Monday, November 19, 2007
Do We Have to be America's 'client state'?
Watching 'The Blair Years' last night I was struck by how close he became to being a really good, if not great prime minister. His policies on public services- utilising the dynamism of the private sector- seemed sensible to this former frustrated manager in the public sector but the Exocet into his reputation was his grovelling to Bush over Iraq, and much else besides. Which brings me to the article by Geoffrey Wheatcroft today in which discusses the assumption in Washington's Neocon political class that Britain is a 'client state' of the USA.
I found this assumption hard to take. Especially irritating were the quoted views of Irwin Stelzer, an overweight US economist who has edited a book on Neoconservatism ands is dubbed by Andrew Neil as 'Rupert Murdoch's representative on earth' and thought to be the person who threatened Murdoch's withdrawal of support unless Blair promised a referendum on the EU constitution. He was recently on Radio 4 lambasting Brown for seeking to distance himself from the excessively close relationship Blair had with Washington. 'First prize for appalling' he had written earlier in his column, 'goes to Mark Balloch Brown.' He had other words of reprimand for the speech by Douglas Alexander in the US capital which was interpreted as critical of Bush.
My reaction is 'So what?'; why shouldn't Brown- whatever, the failings of MMB- appoint whoever he pleases to his government? How can the US Neo-cons dare to censure an internal government appointment? Wheatcroft commends Stelzer's 'candour':
Whenever he talks about the Anglo-American relationship there's never any namby-pamby pretence that the United Kingdom is in any useful sense of the words a sovereign country. You're a client state and don't you forget it, says the doctor.
Given that we have behaved like a client state for some time past, I wonder if we really have to or need to? Sure it's desirable to sing from the same hymn sheet as the world's strongest power as long as a) we get something out of it and b) we are not forced to support things of which we do not approve. Seems to me on a) we have received virtually nothing from the 'special relationship' under Bush and under b) we have been dragged into the awful morass of the Middle East and forced to support Ariel Sharon to boot.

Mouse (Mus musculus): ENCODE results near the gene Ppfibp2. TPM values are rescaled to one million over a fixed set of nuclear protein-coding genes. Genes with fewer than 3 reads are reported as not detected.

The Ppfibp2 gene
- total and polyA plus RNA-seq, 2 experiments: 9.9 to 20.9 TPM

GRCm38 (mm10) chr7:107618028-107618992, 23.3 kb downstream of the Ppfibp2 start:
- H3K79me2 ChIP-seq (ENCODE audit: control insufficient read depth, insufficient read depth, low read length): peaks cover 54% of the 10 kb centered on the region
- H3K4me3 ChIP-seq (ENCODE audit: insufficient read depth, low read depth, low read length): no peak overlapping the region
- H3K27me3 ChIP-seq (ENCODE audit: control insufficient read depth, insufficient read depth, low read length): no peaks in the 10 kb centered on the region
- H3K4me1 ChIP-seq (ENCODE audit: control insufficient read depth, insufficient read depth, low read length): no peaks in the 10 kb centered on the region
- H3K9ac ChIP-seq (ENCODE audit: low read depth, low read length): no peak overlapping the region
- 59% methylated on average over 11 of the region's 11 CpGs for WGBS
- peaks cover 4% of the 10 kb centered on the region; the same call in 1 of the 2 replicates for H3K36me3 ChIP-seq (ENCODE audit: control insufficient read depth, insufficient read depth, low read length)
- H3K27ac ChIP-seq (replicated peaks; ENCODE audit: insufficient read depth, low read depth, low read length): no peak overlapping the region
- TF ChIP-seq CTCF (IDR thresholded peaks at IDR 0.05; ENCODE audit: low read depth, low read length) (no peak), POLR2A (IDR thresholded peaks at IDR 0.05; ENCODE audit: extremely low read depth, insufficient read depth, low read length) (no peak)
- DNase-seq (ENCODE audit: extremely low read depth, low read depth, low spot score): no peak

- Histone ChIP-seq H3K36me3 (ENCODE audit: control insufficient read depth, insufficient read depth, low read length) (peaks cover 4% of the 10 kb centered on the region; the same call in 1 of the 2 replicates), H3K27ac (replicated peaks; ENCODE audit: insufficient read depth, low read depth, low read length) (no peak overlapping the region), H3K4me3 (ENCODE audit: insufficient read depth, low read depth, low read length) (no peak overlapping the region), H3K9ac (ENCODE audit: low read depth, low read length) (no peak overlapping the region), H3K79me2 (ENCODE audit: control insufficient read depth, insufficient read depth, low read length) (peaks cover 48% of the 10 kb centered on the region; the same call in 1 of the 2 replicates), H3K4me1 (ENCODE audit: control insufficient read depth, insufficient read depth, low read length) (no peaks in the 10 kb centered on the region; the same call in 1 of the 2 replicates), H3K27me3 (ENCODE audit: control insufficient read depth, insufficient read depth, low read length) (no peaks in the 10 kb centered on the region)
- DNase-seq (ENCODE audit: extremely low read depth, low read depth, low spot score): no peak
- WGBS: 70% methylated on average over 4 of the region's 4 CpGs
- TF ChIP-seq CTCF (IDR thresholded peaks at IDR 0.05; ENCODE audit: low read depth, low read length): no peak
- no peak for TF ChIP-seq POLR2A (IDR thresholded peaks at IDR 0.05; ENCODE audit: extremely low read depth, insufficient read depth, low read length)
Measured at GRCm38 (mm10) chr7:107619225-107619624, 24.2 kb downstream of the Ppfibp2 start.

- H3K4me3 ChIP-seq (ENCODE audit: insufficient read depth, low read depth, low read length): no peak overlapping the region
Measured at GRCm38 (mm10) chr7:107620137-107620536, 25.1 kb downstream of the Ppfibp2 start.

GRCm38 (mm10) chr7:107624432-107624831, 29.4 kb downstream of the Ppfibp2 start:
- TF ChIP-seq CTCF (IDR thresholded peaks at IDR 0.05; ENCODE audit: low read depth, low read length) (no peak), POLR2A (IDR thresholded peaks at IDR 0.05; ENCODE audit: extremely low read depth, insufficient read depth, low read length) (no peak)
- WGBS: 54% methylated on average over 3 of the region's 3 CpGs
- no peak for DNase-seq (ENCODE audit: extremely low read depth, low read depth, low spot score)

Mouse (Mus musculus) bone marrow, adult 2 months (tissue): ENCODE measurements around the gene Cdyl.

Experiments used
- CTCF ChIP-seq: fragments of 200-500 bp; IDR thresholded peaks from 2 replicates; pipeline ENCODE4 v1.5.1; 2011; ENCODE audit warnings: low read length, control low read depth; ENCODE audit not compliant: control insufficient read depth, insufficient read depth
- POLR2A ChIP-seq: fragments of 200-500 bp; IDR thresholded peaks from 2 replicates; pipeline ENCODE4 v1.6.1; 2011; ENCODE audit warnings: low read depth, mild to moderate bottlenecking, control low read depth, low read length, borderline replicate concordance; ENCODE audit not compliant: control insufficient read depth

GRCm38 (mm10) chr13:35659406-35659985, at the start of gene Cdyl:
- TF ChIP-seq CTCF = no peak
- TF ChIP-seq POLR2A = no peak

If you make your support automatic, as Blair did, it ceases to be influential. If you with-hold support when you judge you should, your continuing support will be sought and worked for. Witness the recent success of Sarkozy, basking in the warmth of a US keen to win back a former ally. Bush's allies have not criticised any appointments made by France, nor Germany to my knowledge. These are independent countries which probably exert more pull in the US than our sycophantic efforts have delivered. I'm sure I'm not alone in wishing to see Gordon respond occasionally to the humiliating put-downs of Selzer and his ilk and show he is more independent on foreign policy than his predecessor.
My son tells me your name is that of a Radiohead CD...
A good reminder of how refreshing was TB's 'just do it' style of government. GB is clearly more cerebral and needs more detail before deciding on action - it'll be equally fascinating to see how his premiership develops.
As to Britain being America's poodle especially over the Iraq war, I suspect that next week's programme will be interesting. I think it'll show that TB and the other GB were equally convinced by the case for war (and both remain convinced it was the best (or least-worst) thing to do). Rather than being a feeble client-state dragged unwillingly to war, our leader put us in the vanguard. Whether we now have more or less influence over the world's only super-power than France is hard to judge - neither country has much...
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